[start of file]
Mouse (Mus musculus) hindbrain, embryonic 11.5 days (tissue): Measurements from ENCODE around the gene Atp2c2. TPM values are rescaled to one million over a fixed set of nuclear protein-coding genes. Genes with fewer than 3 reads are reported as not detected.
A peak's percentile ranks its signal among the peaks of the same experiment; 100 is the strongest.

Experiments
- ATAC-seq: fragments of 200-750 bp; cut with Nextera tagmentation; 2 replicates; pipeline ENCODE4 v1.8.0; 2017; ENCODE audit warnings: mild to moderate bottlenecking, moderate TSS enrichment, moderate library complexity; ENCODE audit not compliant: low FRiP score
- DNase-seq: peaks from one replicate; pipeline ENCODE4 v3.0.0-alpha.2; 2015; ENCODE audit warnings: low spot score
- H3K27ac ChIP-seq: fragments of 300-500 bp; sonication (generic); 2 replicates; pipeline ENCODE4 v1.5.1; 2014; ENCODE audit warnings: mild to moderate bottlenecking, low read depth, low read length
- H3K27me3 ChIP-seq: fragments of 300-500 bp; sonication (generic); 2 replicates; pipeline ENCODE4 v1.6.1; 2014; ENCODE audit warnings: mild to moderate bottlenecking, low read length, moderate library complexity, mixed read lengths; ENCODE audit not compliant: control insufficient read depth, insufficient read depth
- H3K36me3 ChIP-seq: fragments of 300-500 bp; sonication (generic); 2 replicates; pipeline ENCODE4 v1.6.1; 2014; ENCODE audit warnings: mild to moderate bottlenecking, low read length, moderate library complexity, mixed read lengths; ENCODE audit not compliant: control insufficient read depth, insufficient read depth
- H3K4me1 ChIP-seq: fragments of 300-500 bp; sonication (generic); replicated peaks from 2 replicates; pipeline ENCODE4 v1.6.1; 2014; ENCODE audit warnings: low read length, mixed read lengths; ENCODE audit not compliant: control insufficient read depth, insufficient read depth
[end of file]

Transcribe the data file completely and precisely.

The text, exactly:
Mouse (Mus musculus) hindbrain, embryonic 11.5 days (tissue): Measurements from ENCODE around the gene Atp2c2. TPM values are rescaled to one million over a fixed set of nuclear protein-coding genes. Genes with fewer than 3 reads are reported as not detected.
A peak's percentile ranks its signal among the peaks of the same experiment; 100 is the strongest.

Experiments
- ATAC-seq: fragments of 200-750 bp; cut with Nextera tagmentation; 2 replicates; pipeline ENCODE4 v1.8.0; 2017; ENCODE audit warnings: mild to moderate bottlenecking, moderate TSS enrichment, moderate library complexity; ENCODE audit not compliant: low FRiP score
- DNase-seq: peaks from one replicate; pipeline ENCODE4 v3.0.0-alpha.2; 2015; ENCODE audit warnings: low spot score
- H3K27ac ChIP-seq: fragments of 300-500 bp; sonication (generic); 2 replicates; pipeline ENCODE4 v1.5.1; 2014; ENCODE audit warnings: mild to moderate bottlenecking, low read depth, low read length
- H3K27me3 ChIP-seq: fragments of 300-500 bp; sonication (generic); 2 replicates; pipeline ENCODE4 v1.6.1; 2014; ENCODE audit warnings: mild to moderate bottlenecking, low read length, moderate library complexity, mixed read lengths; ENCODE audit not compliant: control insufficient read depth, insufficient read depth
- H3K36me3 ChIP-seq: fragments of 300-500 bp; sonication (generic); 2 replicates; pipeline ENCODE4 v1.6.1; 2014; ENCODE audit warnings: mild to moderate bottlenecking, low read length, moderate library complexity, mixed read lengths; ENCODE audit not compliant: control insufficient read depth, insufficient read depth
- H3K4me1 ChIP-seq: fragments of 300-500 bp; sonication (generic); replicated peaks from 2 replicates; pipeline ENCODE4 v1.6.1; 2014; ENCODE audit warnings: low read length, mixed read lengths; ENCODE audit not compliant: control insufficient read depth, insufficient read depth